If you’ve never seen Samurai Jack, stop reading this and go watch it on Netflix right now, if you don’t have a Netflix account, just email customer support telling them you haven’t seen an episode of Samurai Jack and they’ll give you a month long trial for free so you can marathon the first season. For everyone else, this is the awesome story of how the show made it to air in the first place.
As described above, the “pitch” that got the concept of Samurai Jack approved by Cartoon Network literally consisted of the show’s creator, Genndy Tartakovsky, asking the head of programming at the network how bitchin’ he thought Kung-Fu was. When the head of programming agreed with Tartakovsky that Kung-Fu was indeed, “the tits” the only person left to convince about how awesome the show was going to be was Brad Siegel, the head of the Turner Entertainment Network.
Weirdly, Siegel was less than enthused with Tartakovsky’s bare bones pitch and upon seeing an episode his only response was a very curt, “It’s a little slow, isn’t it?“. Knocking the wind out of Tartakovsky’s sails faster than a cannonball made of Mike Tyson uppercuts. However, there was still hope because Siegel wasn’t the kind of man who was going to turn down a pitch for a children’s show without first showing it to some children. Luckily for him he had a couple of them lying around at home.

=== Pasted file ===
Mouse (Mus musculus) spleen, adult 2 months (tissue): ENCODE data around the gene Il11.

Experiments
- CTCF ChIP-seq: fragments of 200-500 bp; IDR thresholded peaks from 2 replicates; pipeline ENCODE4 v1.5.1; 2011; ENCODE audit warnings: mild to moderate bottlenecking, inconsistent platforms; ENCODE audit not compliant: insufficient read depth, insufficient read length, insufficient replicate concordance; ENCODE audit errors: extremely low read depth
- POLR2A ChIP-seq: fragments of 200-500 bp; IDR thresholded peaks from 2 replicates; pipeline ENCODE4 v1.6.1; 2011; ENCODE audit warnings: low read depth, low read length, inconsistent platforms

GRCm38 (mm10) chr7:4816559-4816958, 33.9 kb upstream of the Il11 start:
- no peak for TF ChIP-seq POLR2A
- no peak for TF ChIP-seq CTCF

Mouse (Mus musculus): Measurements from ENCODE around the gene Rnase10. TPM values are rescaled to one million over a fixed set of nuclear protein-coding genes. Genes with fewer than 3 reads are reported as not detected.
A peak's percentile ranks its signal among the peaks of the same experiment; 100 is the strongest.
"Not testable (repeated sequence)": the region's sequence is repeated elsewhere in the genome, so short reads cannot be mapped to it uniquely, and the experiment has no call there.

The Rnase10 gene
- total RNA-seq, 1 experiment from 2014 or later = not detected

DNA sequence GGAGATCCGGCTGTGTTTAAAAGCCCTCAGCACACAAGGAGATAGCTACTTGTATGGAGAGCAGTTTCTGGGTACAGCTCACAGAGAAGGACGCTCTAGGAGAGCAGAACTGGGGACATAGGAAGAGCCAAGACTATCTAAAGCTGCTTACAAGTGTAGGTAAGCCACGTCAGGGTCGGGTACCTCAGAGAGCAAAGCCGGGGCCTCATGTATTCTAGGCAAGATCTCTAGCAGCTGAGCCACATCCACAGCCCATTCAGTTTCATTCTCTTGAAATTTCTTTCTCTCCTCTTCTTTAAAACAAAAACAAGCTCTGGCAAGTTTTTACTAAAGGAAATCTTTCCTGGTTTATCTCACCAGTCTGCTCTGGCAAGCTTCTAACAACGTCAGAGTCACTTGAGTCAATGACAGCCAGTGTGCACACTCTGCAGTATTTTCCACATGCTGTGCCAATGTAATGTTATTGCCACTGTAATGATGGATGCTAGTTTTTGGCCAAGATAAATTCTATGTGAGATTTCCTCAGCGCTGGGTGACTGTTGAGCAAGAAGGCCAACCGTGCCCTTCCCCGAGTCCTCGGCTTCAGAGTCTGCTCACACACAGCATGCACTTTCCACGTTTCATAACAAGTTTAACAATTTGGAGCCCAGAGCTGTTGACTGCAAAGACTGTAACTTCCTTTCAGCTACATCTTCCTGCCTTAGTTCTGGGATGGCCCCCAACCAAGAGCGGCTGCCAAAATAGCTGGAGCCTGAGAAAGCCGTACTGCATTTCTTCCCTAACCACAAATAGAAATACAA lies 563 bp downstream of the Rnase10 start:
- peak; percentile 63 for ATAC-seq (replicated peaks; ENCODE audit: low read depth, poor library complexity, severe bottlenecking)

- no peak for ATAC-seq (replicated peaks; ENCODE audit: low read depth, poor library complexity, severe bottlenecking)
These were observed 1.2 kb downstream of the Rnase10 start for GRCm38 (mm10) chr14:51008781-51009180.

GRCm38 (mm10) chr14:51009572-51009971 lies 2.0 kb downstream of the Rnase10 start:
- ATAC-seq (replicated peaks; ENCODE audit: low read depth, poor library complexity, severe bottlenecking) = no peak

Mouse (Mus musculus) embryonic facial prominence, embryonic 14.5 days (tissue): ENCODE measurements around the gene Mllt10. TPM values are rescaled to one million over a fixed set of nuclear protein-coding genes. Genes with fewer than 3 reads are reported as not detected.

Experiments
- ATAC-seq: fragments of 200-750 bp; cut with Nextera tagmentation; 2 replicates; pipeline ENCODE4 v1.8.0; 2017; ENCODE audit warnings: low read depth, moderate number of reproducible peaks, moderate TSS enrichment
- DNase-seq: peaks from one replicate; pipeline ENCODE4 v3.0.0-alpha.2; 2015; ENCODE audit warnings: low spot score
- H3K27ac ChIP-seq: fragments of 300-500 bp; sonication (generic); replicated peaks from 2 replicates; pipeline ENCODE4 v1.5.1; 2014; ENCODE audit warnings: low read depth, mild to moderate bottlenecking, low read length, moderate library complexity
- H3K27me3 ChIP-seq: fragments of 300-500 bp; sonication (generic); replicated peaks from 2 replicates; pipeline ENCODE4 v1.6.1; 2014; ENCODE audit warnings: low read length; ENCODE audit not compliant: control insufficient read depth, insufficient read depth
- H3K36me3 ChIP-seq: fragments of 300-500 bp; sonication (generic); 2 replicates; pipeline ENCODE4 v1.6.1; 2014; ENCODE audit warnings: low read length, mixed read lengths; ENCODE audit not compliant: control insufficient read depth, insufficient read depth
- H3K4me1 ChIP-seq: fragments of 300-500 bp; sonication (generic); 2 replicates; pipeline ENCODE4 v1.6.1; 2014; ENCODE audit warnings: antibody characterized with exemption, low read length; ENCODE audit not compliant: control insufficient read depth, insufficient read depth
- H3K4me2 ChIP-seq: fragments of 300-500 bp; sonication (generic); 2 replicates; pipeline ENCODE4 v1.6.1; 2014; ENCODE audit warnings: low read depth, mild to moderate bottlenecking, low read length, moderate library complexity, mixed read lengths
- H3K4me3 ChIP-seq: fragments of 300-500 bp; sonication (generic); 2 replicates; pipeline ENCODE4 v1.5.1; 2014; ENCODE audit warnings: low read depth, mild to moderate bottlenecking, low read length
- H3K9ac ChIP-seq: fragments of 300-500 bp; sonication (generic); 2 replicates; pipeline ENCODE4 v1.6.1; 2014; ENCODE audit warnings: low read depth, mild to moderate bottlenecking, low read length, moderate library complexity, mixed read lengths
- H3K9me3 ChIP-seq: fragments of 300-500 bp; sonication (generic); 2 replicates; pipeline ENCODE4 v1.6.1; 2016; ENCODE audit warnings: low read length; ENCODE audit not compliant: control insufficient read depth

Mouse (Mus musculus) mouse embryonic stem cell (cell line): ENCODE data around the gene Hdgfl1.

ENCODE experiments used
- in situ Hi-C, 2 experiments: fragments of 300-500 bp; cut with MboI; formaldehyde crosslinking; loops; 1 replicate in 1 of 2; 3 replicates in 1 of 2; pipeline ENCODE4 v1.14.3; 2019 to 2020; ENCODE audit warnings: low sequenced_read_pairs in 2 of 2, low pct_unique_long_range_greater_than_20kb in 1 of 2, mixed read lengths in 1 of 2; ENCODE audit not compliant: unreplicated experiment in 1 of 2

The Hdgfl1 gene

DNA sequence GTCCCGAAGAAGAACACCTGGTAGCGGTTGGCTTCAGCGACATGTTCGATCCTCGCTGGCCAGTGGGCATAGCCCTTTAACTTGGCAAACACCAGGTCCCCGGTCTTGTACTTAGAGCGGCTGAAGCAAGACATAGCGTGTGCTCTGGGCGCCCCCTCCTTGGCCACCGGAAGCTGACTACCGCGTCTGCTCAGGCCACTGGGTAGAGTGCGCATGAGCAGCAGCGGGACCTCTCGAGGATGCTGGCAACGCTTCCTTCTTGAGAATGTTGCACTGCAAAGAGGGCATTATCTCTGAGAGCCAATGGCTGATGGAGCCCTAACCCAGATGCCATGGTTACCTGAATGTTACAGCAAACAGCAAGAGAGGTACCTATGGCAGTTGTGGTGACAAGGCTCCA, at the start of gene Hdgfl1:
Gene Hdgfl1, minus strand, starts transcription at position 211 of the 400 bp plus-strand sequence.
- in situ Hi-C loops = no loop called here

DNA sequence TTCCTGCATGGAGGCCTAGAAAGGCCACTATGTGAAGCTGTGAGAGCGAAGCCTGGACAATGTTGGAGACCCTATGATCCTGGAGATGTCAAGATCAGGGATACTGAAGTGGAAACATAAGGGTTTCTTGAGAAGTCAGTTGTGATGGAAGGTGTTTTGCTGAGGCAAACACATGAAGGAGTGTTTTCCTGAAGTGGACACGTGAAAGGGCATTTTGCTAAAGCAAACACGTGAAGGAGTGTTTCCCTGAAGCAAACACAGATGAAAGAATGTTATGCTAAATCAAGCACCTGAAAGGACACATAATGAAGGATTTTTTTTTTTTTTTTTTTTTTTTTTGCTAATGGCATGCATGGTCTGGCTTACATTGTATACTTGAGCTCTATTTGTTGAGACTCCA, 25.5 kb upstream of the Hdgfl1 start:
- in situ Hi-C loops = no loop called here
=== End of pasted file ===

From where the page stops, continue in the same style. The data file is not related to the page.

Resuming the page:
Siegel’s children, demonstrating much finer taste in cartoons than their father, didn’t share his scepticism about the pacing or style of the show and instead gave it a couple of child-sized thumbs up. Siegel’s children reacted so strongly to the show and the character of Jack in general that he was forced to completely rethink his position on green-lighting it. The next day he walked into his office and told Tartakovsky that he could start making episodes so that his kids would shut the hell up about when they could see more of Jack.
And that ladies and gentlemen is how Samurai Jack defeated his toughest foe and fought his way onto our screens.